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COVID-19 Extensions Are Not Mandatory for Governmental Plans COVID-19 Extensions Are Not Mandatory for Governmental Plans

COVID-19 Extensions Are Not Mandatory for Governmental Plans

On May 4, 2020, the Employee Benefits Security Administration ("EBSA") in the Department of Labor ("DOL") and the Internal Revenue Service ("IRS") issued new guidance on delays due to COVID-19 affecting health and retirement plans. EBSA and the IRS published in the Federal Register a joint notice ("Joint Notice") extending numerous deadlines applicable to retirement and health plans subject to the Employee Retirement Income Security Act ("ERISA"). The extensions are mandatory for ERISA plans. The Joint Notice requires plans to disregard the period beginning March 1, 2020 and ending 60 days after the COVID-19 national emergency terminates in determining deadlines for special enrollment, COBRA 60-day election periods, COBRA premium payments, filing benefits claims and appeals, and requests for external review. We provided a detailed analysis of the Joint Notice in an earlier e-alert.

On May 14, the Department of Health and Human Services ("HHS") (which is the federal agency that enforces group health plan mandates for non-Federal governmental plans) released a memorandum making clear that non-Federal governmental plans are not required to adopt the extensions outlined in the Joint Notice. Nevertheless, HHS encourages sponsors of such plans to provide relief to participants similar to the relief described in the Joint Notice.

In the memorandum, HHS indicated that it "concurs" with the relief in the Joint Notice. HHS stated that:
Between March 1, 2020 and 60 days after the end of the COVID-19 National Emergency, or such other date announced by DOL or jointly by DOL and the Treasury Department/IRS in future guidance, CMS will adopt a temporary policy of relaxed enforcement to extend similar time frames otherwise applicable to non-Federal governmental group health plans and health insurance issuers offering coverage in connection with a group health plan, and their participants and beneficiaries, under applicable provisions of title XXVII of the Public Health Service Act (PHS Act).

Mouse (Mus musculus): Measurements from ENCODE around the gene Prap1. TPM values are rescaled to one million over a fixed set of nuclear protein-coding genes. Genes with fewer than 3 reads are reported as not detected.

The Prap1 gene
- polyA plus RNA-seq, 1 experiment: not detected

Rather than mandating affirmative extensions to plan participants like the Joint Notice did for participants in ERISA plans, HHS has taken the position that it will not consider a non-Federal governmental plan to be in violation of the Public Health Service Act if a non-Federal governmental plan voluntarily decides to grant the extensions described in the Joint Notice. HHS nonetheless encourages plans to grant the extensions. It wrote:
While the extension of time frames is not mandatory for non-Federal governmental plans, CMS encourages plan sponsors of non-Federal governmental plans to provide relief to participants and beneficiaries similar to that specified in the Joint Federal Register Notice . . .
As a result of this clarity, non-Federal governmental plans do not have to implement any of the extensions set out in the Joint Notice. This provides sponsors of such plans with flexibility to provide appropriate relief to plan participants while maintaining sound administrative and fiscal control over their plans. To the extent a plan sponsor of a non-Federal governmental plan chooses to adopt one or more of these extended deadlines, plan participants should be notified of applicable relief. Consistent with the aims of the Joint Notice and the shared goals of the regulatory agencies (including HHS), we think it is prudent to provide a communication that outlines the extensions adopted, with contact information for additional questions and assistance.

For more information about the HHS memorandum and other relief related to the COVID-19 pandemic and how it might affect your employee benefit plans, please contact Audra Ferguson-Allen, Rob Gauss, Tara Sciscoe, Chris Sears, Lisa Erb Harrison, Shalina Schaefer, Raven Merlau, Lindsay Knowles, Austin Anderson, or the Ice Miller LLP Employee Benefits attorney with whom you work.

This publication is intended for general information purposes only and does not and is not intended to constitute legal advice. The reader must consult with legal counsel to determine how laws or decisions discussed herein apply to the reader's specific circumstances.

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